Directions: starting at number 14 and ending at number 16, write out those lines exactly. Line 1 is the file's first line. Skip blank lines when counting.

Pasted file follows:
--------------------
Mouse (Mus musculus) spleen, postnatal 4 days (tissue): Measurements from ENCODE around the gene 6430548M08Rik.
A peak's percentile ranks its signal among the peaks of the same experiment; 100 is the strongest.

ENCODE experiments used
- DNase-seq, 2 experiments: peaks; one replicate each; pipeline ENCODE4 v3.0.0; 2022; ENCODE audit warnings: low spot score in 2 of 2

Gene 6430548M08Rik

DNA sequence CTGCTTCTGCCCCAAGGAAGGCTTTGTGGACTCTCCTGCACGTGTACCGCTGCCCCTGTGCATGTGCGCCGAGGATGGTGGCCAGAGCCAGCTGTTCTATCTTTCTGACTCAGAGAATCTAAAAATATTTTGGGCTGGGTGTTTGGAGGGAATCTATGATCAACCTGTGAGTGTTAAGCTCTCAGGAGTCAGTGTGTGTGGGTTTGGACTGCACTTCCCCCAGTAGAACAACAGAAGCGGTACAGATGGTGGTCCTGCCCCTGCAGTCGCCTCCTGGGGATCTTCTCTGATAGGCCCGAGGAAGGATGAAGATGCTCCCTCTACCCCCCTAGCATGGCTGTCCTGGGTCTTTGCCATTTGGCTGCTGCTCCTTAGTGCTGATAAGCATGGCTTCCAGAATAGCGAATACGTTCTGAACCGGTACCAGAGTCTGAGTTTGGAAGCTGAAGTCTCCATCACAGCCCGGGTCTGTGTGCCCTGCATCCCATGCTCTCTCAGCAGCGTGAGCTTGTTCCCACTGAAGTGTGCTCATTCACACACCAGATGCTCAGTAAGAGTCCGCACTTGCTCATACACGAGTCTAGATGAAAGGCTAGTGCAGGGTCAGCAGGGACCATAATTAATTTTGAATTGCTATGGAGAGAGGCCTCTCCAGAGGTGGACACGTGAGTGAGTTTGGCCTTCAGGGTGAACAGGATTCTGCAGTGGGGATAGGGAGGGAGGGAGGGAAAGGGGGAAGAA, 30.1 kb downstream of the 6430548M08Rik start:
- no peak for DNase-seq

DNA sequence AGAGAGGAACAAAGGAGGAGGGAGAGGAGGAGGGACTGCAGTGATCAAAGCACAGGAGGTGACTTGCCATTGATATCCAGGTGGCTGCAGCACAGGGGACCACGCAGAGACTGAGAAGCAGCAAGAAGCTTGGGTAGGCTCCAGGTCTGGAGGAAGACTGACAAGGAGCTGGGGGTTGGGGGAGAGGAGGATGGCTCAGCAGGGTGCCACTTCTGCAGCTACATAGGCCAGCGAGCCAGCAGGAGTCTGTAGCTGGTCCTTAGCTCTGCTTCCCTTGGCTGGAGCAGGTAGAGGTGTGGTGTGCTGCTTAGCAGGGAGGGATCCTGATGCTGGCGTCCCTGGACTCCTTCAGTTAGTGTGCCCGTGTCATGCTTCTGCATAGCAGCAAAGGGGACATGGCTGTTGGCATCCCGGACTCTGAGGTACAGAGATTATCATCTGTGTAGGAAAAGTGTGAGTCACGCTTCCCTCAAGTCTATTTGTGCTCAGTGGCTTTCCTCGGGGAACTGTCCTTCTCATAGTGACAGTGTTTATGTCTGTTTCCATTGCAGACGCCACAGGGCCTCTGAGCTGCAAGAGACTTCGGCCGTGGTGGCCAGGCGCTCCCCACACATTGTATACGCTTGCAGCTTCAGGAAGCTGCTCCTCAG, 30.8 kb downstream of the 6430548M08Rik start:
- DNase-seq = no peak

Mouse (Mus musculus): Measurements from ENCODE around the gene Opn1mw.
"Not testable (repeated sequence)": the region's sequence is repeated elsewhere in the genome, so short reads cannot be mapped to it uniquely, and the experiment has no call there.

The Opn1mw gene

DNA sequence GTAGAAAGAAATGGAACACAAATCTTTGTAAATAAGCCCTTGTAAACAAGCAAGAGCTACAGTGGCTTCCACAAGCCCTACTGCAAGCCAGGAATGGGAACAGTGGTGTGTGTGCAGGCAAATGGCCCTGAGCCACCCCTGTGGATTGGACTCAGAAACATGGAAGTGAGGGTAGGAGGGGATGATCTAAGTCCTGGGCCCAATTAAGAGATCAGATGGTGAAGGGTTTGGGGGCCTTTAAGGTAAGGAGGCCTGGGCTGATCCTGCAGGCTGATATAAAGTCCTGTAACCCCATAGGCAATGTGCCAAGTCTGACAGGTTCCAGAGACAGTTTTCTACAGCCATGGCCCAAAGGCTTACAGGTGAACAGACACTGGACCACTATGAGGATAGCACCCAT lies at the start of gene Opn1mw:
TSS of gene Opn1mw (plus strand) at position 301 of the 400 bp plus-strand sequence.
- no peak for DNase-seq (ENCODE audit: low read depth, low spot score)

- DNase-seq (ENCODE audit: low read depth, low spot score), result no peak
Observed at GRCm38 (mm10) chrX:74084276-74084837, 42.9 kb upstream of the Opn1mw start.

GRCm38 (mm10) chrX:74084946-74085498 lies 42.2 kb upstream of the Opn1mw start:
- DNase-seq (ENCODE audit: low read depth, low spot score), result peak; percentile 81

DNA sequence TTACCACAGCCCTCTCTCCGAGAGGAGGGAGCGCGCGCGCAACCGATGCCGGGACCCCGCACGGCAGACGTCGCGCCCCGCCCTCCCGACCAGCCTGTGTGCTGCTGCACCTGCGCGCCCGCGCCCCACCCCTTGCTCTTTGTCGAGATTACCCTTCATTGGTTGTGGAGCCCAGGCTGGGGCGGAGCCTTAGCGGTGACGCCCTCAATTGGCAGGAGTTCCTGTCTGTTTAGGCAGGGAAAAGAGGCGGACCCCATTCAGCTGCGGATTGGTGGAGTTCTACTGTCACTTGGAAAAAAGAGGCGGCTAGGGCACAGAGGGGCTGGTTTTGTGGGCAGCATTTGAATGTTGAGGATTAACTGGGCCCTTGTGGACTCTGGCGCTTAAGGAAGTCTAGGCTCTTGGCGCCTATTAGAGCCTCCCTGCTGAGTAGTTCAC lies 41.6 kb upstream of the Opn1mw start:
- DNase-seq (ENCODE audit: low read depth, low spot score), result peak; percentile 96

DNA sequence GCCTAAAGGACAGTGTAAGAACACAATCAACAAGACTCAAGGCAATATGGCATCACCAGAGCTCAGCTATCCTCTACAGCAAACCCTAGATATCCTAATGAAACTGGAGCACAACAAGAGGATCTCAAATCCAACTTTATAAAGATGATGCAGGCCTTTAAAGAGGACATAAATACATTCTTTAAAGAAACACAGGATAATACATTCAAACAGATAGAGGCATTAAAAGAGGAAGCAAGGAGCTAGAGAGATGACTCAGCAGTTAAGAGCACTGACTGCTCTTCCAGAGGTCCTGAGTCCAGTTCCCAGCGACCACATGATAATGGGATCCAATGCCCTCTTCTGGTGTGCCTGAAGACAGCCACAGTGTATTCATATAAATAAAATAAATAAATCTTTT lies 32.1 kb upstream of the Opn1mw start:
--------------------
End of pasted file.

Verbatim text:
TSS of gene Opn1mw (plus strand) at position 301 of the 400 bp plus-strand sequence.
- no peak for DNase-seq (ENCODE audit: low read depth, low spot score)

- DNase-seq (ENCODE audit: low read depth, low spot score), result no peak